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Memorial to Armenian, Assyrian genocide victims unveiled in Diyarbakir

by PanARMENIAN Network. September 13, 2013.

Posted: Sunday, September 22, 2013 at 12:23 PM UT


Memorial to Armenian, Assyrian genocide victims unveiled in Diyarbakir, Turkey.

PanARMENIAN.Net — The Sur Municipality of Diyarbakir held the official inauguration of the Monument of Common Conscience on September 12, with mayor Abdullah Demirbaş apologizing in the name of Kurds for the Armenian and Assyrian “massacre and deportations,” The Armenian Weekly said.

“We Kurds, in the name of our ancestors, apologize for the massacres and deportations of the Armenians and Assyrians in 1915,” Demirbaş declared in his opening speech. “We will continue our struggle to secure atonement and compensation for them.”

The mayor called upon the Turkish authorities to issue an apology and do whatever needed to atone for the genocide. “We invite them to take steps in this direction,” he said.

The inscription on the monument at the Anzele Park, near a recently restored historic fountain, reads, in six languages including Armenian: We share the pain so that it is not repeated.

“This memorial is dedicated to all peoples and religious groups who were subjected to massacres in these lands,” Demirbaş said. “The Monument of Common Conscience was erected to remember and demand accountability for all the massacres that took place since 1915.”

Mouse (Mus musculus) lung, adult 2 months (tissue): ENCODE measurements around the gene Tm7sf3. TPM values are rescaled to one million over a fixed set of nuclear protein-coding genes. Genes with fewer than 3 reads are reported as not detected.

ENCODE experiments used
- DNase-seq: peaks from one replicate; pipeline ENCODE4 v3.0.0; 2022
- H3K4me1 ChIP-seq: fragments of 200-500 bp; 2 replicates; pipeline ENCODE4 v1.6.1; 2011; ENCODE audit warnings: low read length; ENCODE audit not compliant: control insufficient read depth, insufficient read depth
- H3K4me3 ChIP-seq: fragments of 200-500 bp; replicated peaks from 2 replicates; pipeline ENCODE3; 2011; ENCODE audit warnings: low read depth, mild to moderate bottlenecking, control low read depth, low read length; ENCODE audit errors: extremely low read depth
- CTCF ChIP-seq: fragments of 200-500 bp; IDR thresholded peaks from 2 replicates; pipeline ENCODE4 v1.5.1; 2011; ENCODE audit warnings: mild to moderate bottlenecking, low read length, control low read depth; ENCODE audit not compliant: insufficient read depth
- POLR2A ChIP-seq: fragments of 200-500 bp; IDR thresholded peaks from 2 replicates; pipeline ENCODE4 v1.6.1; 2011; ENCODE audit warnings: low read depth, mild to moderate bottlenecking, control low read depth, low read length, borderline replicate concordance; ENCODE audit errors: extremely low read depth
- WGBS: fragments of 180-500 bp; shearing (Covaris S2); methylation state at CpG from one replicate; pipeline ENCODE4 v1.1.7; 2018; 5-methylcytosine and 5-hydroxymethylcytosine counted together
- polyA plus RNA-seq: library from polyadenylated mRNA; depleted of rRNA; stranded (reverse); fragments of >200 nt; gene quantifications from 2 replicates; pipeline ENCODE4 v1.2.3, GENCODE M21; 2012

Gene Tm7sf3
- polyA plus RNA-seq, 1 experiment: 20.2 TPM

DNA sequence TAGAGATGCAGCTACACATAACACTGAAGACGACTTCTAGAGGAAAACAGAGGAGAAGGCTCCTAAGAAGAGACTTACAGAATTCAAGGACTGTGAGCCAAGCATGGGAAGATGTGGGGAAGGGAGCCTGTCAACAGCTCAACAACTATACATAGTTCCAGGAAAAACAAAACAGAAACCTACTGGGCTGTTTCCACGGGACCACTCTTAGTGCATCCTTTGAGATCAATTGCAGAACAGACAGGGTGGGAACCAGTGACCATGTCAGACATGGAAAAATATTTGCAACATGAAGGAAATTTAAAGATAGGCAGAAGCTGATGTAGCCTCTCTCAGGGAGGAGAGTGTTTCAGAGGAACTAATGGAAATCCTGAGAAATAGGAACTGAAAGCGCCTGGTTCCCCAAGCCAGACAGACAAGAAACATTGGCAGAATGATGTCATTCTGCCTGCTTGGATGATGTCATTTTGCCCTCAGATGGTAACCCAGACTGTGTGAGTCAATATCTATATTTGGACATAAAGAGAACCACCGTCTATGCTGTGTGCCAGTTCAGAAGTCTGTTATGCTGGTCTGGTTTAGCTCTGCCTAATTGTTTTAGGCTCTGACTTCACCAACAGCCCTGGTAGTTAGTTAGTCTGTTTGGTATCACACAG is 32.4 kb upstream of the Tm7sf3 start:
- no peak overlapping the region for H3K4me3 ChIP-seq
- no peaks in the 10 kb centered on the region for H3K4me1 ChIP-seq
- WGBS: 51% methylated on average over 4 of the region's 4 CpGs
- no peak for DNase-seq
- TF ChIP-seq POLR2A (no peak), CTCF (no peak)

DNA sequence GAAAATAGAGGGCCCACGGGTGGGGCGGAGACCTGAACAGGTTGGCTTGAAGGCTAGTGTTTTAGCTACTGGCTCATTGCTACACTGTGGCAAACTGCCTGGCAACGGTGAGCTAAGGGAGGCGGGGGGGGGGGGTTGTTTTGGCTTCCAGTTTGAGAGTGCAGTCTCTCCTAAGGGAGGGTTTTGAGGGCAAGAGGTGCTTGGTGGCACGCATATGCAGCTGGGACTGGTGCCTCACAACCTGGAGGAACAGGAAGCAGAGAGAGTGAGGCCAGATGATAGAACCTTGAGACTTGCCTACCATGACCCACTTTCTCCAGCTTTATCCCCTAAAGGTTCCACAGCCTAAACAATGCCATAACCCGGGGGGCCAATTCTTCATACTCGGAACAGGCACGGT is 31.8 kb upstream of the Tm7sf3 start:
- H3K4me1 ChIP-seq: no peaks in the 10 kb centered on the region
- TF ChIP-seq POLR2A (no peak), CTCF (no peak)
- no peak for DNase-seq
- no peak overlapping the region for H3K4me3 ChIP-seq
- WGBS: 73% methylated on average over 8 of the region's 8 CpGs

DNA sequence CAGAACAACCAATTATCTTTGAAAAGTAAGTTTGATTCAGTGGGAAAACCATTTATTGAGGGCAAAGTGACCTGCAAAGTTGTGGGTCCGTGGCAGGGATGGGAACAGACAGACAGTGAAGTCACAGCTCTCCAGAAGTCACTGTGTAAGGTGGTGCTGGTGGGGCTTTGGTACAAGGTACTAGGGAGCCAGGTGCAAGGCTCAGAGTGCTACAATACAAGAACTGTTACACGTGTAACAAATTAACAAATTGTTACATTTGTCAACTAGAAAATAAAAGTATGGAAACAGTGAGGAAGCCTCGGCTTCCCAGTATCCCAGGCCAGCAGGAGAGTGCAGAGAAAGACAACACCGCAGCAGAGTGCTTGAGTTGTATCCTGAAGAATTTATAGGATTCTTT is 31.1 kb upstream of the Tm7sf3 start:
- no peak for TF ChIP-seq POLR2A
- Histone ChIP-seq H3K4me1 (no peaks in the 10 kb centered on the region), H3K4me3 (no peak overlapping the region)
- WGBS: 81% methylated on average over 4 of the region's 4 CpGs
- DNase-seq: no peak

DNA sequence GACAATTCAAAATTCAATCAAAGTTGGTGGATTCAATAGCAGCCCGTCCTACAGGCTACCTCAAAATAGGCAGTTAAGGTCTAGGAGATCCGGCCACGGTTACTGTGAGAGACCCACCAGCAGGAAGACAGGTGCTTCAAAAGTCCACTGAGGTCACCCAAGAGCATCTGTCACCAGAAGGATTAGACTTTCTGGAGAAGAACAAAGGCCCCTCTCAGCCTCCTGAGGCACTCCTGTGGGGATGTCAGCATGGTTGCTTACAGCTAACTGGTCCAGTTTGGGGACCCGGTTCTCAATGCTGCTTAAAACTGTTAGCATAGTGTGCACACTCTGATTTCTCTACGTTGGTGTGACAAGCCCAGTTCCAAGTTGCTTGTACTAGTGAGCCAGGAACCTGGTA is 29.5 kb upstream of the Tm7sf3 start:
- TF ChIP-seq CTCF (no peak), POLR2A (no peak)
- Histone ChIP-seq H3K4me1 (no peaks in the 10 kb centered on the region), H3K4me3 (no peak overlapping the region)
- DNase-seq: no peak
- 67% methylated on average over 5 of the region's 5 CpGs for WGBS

Demirbaş noted that the monument remembers all the Armenians, Assyrians, Jews, Yezidis, Alevis who were subjected to massacres, as well as all the Sunni who “stood against the system.” Representatives of the Armenian, Assyrian, Alevi, and Sunni communities also spoke at the opening event. Diyarbakir Armenian writer Mgrditch Margosyan welcomed the opening of the memorial, noting that he awaits the steps that would follow.

Zahit Çiftkuran, head of the Diyarbakir association of the clergy, recounted the story of a man who, while walking by a restaurant, notices the following sign: “You eat, your grandchildren pay the bill.” Enthused by the promise of free lunch, the man goes in and orders food. Soon, they bring him an expensive bill. “But I was not supposed to pay! Where did this bill come from?” the man asks. The owner of the restaurant responds: “This is not your bill. It is your grandfather’s!”

Çiftkuran concluded, “Today, we have to pay for what our grandparents have done.”



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